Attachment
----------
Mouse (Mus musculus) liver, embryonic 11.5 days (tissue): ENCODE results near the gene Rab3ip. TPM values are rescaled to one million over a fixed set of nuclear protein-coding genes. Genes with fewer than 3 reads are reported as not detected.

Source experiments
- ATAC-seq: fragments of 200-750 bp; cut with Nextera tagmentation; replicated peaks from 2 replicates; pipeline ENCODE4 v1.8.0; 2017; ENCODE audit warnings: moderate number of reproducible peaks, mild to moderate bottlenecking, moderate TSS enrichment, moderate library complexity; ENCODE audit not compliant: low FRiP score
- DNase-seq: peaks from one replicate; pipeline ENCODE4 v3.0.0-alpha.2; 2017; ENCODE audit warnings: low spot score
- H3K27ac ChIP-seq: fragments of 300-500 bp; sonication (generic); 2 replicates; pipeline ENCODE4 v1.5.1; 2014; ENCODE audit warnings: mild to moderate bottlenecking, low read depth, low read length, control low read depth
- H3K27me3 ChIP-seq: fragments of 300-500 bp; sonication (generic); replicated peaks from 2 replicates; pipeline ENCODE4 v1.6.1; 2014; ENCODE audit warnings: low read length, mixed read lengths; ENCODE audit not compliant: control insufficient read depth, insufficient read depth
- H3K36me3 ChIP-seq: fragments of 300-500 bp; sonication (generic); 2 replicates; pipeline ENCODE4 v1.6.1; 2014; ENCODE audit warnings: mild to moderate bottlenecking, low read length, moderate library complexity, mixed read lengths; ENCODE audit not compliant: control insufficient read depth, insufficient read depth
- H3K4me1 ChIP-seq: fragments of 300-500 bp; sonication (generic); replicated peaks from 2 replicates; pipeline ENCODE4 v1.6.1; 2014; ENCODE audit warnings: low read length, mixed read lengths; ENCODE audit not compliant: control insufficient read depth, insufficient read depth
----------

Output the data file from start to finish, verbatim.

Mouse (Mus musculus) liver, embryonic 11.5 days (tissue): ENCODE results near the gene Rab3ip. TPM values are rescaled to one million over a fixed set of nuclear protein-coding genes. Genes with fewer than 3 reads are reported as not detected.

Source experiments
- ATAC-seq: fragments of 200-750 bp; cut with Nextera tagmentation; replicated peaks from 2 replicates; pipeline ENCODE4 v1.8.0; 2017; ENCODE audit warnings: moderate number of reproducible peaks, mild to moderate bottlenecking, moderate TSS enrichment, moderate library complexity; ENCODE audit not compliant: low FRiP score
- DNase-seq: peaks from one replicate; pipeline ENCODE4 v3.0.0-alpha.2; 2017; ENCODE audit warnings: low spot score
- H3K27ac ChIP-seq: fragments of 300-500 bp; sonication (generic); 2 replicates; pipeline ENCODE4 v1.5.1; 2014; ENCODE audit warnings: mild to moderate bottlenecking, low read depth, low read length, control low read depth
- H3K27me3 ChIP-seq: fragments of 300-500 bp; sonication (generic); replicated peaks from 2 replicates; pipeline ENCODE4 v1.6.1; 2014; ENCODE audit warnings: low read length, mixed read lengths; ENCODE audit not compliant: control insufficient read depth, insufficient read depth
- H3K36me3 ChIP-seq: fragments of 300-500 bp; sonication (generic); 2 replicates; pipeline ENCODE4 v1.6.1; 2014; ENCODE audit warnings: mild to moderate bottlenecking, low read length, moderate library complexity, mixed read lengths; ENCODE audit not compliant: control insufficient read depth, insufficient read depth
- H3K4me1 ChIP-seq: fragments of 300-500 bp; sonication (generic); replicated peaks from 2 replicates; pipeline ENCODE4 v1.6.1; 2014; ENCODE audit warnings: low read length, mixed read lengths; ENCODE audit not compliant: control insufficient read depth, insufficient read depth